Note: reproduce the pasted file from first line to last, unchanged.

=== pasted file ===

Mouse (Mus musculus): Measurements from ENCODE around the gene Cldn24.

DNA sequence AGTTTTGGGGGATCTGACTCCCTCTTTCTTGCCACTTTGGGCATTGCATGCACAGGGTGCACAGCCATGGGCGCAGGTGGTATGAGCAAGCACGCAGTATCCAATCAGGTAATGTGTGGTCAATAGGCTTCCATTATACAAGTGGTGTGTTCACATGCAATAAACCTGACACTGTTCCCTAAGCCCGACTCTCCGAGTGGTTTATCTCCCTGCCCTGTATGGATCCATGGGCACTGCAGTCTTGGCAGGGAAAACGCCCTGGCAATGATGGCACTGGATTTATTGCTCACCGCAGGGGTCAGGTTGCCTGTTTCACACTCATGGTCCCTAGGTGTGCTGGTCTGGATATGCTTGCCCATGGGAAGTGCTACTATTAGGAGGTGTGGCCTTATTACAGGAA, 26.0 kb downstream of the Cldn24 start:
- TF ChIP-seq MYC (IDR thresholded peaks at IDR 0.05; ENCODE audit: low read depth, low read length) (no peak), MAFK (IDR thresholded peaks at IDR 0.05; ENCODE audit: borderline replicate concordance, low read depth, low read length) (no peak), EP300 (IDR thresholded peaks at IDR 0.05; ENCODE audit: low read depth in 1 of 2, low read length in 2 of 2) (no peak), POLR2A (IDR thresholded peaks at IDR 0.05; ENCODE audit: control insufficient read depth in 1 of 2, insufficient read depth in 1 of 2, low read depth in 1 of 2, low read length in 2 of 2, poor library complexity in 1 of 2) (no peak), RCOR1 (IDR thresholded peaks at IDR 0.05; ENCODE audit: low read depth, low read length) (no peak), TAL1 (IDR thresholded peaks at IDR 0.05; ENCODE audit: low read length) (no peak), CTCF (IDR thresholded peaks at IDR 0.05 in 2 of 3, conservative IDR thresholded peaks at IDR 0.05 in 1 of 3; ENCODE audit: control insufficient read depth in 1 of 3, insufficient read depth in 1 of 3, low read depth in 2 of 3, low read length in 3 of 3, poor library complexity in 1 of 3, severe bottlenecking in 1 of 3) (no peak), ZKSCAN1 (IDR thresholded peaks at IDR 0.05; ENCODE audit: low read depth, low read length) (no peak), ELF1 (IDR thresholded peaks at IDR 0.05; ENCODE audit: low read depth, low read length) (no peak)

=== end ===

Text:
Mouse (Mus musculus): Measurements from ENCODE around the gene Cldn24.

DNA sequence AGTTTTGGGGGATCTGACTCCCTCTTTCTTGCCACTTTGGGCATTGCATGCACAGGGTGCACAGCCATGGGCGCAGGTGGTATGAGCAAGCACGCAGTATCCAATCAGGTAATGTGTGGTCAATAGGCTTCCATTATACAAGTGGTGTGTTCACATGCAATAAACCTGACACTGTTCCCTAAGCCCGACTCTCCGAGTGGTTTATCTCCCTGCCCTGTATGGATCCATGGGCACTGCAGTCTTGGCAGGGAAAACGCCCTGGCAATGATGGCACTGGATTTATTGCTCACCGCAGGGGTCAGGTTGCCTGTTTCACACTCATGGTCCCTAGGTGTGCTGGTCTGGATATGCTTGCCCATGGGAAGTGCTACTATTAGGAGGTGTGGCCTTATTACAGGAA, 26.0 kb downstream of the Cldn24 start:
- TF ChIP-seq MYC (IDR thresholded peaks at IDR 0.05; ENCODE audit: low read depth, low read length) (no peak), MAFK (IDR thresholded peaks at IDR 0.05; ENCODE audit: borderline replicate concordance, low read depth, low read length) (no peak), EP300 (IDR thresholded peaks at IDR 0.05; ENCODE audit: low read depth in 1 of 2, low read length in 2 of 2) (no peak), POLR2A (IDR thresholded peaks at IDR 0.05; ENCODE audit: control insufficient read depth in 1 of 2, insufficient read depth in 1 of 2, low read depth in 1 of 2, low read length in 2 of 2, poor library complexity in 1 of 2) (no peak), RCOR1 (IDR thresholded peaks at IDR 0.05; ENCODE audit: low read depth, low read length) (no peak), TAL1 (IDR thresholded peaks at IDR 0.05; ENCODE audit: low read length) (no peak), CTCF (IDR thresholded peaks at IDR 0.05 in 2 of 3, conservative IDR thresholded peaks at IDR 0.05 in 1 of 3; ENCODE audit: control insufficient read depth in 1 of 3, insufficient read depth in 1 of 3, low read depth in 2 of 3, low read length in 3 of 3, poor library complexity in 1 of 3, severe bottlenecking in 1 of 3) (no peak), ZKSCAN1 (IDR thresholded peaks at IDR 0.05; ENCODE audit: low read depth, low read length) (no peak), ELF1 (IDR thresholded peaks at IDR 0.05; ENCODE audit: low read depth, low read length) (no peak)